While the cannabis and crypto continue to accrue the majority of early-stage growth cycle investment flows (rightfully so), there’s another industry attempting to nudge its way into the conversation. The hyper-emerging realm of social gaming is slowly gaining traction as investors recognize the unique and valid business case it represents.
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To those unfamiliar with the concept, social gaming provides a network so that fans and principles—most commonly entertainers, celebrities and artists—can connect together in one venue. Fans sign up to a platform, where they plays games competitively online and compete with other fans for the right to win prizes—direct from the celebrity—on branded celebrity portals. Some payoffs for gaming “leaders” might include front row tickets at an upcoming concert, after party or backstage passes, or signed apparel; in other words, individualized prizes with more sentiment value geared towards the adoring fan.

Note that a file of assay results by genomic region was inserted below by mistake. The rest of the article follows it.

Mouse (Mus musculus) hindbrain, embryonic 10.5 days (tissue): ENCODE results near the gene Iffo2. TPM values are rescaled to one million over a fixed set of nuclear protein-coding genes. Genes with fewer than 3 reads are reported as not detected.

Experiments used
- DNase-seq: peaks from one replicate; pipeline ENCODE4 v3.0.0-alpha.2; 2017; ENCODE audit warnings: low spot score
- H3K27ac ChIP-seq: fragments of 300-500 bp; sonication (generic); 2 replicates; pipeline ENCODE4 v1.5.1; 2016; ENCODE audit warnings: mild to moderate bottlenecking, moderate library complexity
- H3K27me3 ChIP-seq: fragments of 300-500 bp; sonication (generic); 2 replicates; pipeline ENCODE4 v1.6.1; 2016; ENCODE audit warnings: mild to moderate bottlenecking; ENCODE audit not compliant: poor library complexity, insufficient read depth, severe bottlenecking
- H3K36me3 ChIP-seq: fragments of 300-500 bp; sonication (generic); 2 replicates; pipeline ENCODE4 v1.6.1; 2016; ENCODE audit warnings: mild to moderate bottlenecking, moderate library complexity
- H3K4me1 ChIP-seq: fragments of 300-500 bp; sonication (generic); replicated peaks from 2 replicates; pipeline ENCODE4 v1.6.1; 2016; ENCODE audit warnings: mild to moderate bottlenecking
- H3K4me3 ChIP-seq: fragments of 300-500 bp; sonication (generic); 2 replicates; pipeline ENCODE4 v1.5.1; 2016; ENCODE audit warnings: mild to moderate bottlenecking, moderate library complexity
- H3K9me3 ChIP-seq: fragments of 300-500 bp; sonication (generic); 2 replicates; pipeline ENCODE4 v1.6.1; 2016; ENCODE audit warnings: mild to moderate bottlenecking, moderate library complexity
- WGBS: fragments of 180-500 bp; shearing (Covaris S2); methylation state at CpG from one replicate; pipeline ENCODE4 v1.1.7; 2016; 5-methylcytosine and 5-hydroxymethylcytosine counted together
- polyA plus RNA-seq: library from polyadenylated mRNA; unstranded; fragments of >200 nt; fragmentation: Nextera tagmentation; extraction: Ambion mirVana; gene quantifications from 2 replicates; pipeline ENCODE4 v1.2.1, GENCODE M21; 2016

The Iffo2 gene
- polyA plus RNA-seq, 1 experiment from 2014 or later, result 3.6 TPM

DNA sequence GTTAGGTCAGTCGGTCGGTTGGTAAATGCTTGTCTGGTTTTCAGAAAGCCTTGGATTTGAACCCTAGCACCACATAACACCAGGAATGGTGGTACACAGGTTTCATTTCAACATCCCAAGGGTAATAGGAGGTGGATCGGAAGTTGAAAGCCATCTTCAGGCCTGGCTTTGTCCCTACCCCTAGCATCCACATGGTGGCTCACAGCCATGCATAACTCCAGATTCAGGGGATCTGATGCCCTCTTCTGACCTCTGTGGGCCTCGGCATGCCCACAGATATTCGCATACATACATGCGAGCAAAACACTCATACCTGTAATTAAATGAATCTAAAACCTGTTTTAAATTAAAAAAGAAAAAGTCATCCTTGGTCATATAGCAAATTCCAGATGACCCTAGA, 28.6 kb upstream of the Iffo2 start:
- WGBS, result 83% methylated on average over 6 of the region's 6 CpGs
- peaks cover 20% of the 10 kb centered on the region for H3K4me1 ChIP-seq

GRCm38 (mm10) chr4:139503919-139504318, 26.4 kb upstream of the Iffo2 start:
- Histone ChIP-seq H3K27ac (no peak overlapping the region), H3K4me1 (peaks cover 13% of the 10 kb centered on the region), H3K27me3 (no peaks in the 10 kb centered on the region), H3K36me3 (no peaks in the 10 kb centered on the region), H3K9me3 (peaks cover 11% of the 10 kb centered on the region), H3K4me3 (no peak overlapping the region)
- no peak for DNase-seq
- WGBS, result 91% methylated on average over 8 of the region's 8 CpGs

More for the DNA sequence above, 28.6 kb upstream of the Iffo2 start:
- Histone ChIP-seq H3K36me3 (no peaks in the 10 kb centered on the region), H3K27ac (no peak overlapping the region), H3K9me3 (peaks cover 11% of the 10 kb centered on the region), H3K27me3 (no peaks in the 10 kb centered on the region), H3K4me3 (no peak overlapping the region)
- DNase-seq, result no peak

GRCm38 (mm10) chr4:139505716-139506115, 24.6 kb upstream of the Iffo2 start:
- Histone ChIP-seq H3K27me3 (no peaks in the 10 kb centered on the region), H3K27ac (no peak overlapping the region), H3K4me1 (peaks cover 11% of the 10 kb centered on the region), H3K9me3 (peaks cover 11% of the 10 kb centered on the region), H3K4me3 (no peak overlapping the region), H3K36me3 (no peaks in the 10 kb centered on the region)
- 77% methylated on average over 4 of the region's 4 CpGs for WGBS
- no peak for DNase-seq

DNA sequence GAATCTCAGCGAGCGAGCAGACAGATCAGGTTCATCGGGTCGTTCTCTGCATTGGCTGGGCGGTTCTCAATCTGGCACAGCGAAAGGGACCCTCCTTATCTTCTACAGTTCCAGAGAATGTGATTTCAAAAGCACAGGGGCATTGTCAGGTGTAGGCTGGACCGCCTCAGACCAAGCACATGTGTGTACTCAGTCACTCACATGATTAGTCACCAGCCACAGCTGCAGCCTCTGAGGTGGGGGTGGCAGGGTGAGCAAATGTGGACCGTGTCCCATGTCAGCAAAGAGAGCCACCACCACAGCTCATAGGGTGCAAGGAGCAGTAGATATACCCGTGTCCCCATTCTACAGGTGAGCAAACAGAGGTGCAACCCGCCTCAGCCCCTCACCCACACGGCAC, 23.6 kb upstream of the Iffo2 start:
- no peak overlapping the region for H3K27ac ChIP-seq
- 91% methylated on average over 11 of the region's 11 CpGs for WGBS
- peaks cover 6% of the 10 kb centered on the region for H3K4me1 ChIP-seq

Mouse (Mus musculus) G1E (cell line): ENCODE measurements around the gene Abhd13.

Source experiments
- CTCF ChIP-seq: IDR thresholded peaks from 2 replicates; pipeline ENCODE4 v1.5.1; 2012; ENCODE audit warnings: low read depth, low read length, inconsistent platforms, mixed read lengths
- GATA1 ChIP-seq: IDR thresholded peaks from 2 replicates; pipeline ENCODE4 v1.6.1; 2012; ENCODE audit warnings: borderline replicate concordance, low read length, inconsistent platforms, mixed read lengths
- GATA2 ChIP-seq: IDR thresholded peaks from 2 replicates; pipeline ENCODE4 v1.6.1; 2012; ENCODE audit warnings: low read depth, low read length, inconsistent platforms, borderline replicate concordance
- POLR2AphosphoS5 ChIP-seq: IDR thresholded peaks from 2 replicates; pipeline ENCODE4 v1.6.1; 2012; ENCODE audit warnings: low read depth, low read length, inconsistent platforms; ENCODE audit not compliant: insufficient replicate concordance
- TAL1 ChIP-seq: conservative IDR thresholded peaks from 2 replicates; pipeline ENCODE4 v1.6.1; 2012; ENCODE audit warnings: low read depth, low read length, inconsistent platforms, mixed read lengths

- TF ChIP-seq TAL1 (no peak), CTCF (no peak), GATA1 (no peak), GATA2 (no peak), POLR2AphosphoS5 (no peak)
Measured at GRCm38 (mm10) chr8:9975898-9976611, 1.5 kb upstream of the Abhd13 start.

Games have a very gentle learning curve, an easy to understand interface, live social network, free to play and employ micro-transactions. Unlike social media (i.e. Facebook and Twitter) where devotees receive feedback in a static manner, social gaming provides an all-encompassing venue featuring such activities as live Q&A’s, video messaging, and chat rooms traditional social media is not necessarily equipped to handle.
Thus, the social gaming concept is catching on with vendors and artists for reasons of mutual interest.